Do I need a partner?
No, you do not. We welcome both singles and couples. Even though it is nice to have a somewhat even number of men and women in group classes, we do not require singles to find a partner for group classes. Also, we learn best and have more fun when we dance with more than one person. That is why we rotate partners during class. However, any couples who wish to stay together are welcome to do so. Just let the teacher know. In your private lesson, your teacher will be your partner.

What should I wear and do I need special shoes?
Wear comfortable shoes, preferably with leather soles, for ease in turning. Dress comfortably and casually for classes and the Second Friday Dance Social and Fourth Friday Dance. We will publicize dressier and/or themed events in advance. We have dance shoes available for sale at our studio store, which are well worth the investment. We have other dance accessories for sale in our studio store, Ballroom Bling! Ask for assistance at the front desk.

How long will it take me to learn to dance?
This varies based on a student’s goals, the number of lessons a student takes and how much a student practices. You will have fun from the start, but as with any sport or art form, you can spend hours or years getting really good at it. Most social dancers feel they have a good foundation in several dances within six months to a year.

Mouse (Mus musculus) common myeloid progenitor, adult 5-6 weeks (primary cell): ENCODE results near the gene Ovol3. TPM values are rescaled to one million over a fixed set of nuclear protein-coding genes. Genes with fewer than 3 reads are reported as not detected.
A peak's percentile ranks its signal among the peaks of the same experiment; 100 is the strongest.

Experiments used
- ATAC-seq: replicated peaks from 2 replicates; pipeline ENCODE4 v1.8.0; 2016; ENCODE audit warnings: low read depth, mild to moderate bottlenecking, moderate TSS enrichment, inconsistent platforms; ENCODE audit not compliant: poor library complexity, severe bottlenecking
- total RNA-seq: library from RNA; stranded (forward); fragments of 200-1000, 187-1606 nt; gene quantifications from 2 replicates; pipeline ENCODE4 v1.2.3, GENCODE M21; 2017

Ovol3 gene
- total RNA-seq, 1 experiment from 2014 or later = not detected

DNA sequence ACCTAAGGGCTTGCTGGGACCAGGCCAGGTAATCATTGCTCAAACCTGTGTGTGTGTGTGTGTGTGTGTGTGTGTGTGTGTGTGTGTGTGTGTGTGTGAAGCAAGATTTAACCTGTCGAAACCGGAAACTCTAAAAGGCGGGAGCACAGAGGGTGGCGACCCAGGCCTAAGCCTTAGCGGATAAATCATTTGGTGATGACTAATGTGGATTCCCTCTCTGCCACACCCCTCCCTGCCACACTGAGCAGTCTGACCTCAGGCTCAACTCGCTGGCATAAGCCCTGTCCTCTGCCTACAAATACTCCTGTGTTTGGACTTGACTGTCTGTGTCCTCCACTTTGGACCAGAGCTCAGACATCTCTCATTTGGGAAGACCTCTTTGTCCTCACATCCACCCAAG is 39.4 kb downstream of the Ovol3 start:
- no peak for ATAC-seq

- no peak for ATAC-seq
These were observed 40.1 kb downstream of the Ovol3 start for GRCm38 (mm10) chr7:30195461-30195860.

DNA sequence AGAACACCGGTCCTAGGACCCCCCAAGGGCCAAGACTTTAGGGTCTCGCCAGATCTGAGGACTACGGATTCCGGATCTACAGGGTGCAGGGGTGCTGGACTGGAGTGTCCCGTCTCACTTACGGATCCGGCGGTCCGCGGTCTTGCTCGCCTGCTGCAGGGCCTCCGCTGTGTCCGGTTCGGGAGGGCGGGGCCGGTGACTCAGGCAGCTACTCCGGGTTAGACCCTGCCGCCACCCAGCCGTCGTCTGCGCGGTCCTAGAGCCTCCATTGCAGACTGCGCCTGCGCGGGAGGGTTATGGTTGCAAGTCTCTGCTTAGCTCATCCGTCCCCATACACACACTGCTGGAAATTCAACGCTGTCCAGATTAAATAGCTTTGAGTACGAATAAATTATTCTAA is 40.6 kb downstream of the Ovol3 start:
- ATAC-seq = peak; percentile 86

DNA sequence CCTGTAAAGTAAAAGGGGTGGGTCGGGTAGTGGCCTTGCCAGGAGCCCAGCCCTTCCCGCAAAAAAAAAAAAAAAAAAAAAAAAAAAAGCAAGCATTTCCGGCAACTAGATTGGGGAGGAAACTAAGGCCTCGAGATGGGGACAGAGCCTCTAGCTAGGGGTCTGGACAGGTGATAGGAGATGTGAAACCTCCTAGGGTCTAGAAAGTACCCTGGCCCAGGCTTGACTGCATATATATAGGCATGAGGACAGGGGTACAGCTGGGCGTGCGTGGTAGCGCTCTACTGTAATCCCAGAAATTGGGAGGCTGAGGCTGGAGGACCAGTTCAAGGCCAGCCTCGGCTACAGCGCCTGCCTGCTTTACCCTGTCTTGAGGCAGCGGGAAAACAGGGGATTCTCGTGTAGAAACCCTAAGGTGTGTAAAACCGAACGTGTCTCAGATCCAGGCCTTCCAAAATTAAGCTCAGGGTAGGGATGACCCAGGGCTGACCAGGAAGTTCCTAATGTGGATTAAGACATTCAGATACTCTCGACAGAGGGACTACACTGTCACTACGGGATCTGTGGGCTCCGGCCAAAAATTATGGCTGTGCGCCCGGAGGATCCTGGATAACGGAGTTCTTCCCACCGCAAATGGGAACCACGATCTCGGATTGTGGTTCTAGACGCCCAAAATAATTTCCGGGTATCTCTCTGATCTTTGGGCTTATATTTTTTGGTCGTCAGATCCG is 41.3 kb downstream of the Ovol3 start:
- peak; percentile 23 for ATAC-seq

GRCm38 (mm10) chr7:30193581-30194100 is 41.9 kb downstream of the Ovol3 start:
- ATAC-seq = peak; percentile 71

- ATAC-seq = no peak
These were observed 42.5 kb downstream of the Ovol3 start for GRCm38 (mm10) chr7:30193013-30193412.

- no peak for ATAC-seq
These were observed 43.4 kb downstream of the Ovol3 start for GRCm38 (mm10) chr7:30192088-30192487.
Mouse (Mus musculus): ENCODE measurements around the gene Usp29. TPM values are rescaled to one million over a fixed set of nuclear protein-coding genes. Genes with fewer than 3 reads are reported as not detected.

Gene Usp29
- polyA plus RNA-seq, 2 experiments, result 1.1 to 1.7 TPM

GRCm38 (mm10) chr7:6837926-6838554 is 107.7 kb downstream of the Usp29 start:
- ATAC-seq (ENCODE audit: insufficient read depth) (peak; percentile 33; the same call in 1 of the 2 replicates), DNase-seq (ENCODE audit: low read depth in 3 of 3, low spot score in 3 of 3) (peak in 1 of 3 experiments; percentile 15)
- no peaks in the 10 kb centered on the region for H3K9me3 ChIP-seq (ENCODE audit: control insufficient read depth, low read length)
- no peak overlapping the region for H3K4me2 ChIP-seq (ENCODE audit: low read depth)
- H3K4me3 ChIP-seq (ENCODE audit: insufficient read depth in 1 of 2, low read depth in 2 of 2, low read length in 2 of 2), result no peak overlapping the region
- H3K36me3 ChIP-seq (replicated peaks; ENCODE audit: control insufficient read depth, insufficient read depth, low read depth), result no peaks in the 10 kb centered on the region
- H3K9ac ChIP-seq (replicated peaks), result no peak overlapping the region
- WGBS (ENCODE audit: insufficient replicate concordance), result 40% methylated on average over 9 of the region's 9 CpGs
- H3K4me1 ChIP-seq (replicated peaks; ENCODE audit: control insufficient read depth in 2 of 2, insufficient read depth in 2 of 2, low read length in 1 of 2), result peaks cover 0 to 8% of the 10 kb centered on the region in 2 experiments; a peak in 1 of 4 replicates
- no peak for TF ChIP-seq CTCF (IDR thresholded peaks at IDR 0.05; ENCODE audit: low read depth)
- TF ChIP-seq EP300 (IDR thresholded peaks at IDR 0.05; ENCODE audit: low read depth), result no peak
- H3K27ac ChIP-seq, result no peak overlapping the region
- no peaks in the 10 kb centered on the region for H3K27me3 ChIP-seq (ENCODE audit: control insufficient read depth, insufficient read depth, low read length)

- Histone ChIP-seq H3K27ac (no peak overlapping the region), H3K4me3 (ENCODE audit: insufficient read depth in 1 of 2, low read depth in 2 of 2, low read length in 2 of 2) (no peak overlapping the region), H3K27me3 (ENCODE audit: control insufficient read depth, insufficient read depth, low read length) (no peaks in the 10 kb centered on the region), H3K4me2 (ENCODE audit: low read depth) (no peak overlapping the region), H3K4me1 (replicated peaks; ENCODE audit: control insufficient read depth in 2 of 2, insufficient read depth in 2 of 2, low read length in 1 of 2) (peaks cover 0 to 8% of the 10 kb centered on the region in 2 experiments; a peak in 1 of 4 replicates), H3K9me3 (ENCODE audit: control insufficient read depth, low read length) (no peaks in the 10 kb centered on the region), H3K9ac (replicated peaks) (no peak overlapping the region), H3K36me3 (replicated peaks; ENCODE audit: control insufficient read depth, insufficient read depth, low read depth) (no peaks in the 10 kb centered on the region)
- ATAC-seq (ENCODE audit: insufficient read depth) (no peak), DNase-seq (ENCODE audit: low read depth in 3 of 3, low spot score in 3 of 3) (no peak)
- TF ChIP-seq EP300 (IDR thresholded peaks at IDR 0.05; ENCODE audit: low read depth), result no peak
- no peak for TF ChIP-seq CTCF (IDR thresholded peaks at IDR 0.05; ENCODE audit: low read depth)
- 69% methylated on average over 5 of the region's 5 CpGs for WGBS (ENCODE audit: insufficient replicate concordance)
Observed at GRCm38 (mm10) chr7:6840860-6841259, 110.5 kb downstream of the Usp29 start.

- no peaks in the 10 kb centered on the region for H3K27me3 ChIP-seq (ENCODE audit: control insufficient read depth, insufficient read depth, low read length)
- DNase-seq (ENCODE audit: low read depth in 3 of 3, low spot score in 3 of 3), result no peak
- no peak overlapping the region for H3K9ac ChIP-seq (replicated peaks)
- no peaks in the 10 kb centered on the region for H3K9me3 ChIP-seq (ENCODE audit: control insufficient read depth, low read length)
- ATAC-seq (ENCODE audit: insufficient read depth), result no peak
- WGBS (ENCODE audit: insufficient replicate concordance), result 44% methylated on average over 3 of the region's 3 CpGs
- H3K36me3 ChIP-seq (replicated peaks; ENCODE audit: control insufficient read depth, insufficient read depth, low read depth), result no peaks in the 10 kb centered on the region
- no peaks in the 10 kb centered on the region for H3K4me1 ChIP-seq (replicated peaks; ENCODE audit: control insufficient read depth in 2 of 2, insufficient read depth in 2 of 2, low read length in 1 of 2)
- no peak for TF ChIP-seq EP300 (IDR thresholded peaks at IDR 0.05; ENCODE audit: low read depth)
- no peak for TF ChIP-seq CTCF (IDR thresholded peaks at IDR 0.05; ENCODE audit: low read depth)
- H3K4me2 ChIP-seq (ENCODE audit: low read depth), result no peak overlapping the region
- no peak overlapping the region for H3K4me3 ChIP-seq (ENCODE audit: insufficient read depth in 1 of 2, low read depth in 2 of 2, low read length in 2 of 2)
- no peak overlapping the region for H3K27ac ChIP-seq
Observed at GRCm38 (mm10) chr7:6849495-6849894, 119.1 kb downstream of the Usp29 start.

Where can I use what I am learning?
The Second Friday Dance Social and the Fourth Friday Dance are great ways to practice what you are learning during group and private lessons. We also publicize other events, as well as clubs, in the community where you can go to dance.

How can I practice or learn without a partner?
There are many things you can work on by yourself, including patterns, posture and floor craft.

What is line of dance?
Line of dance is a counterclockwise traffic circle around the dance floor that allows dancers to move on a crowded dance floor in one direction. Dancers should always follow line of dance – go with the “traffic” – and should move into the center or corners if they do stationary patterns.

Is there dance etiquette?
Yes, it is considered polite to say yes when asked to dance. Sometimes there are good reasons to say “no,” but try to be considerate and appropriate. In most cases, men do most of the asking, but it is acceptable for a lady to ask a man to dance. If asking a member of a couple to dance, it is polite to make sure the partner doesn’t mind. Try to rotate through as many partners as possible to have the most fun and to develop your leading and following skills.

May I dance with the teachers?
Yes, it is our pleasure to dance with all dancers at our parties. Our staff tries to dance with as many different people as possible. We generally rotate through all our guests before repeating a dance with one person.

What if someone is inappropriate with me?
The Ballroom Dance Center is meant to be a wholesome, safe and fun place to dance. Any inappropriate behavior will not be tolerated and should be brought to the attention of the staff.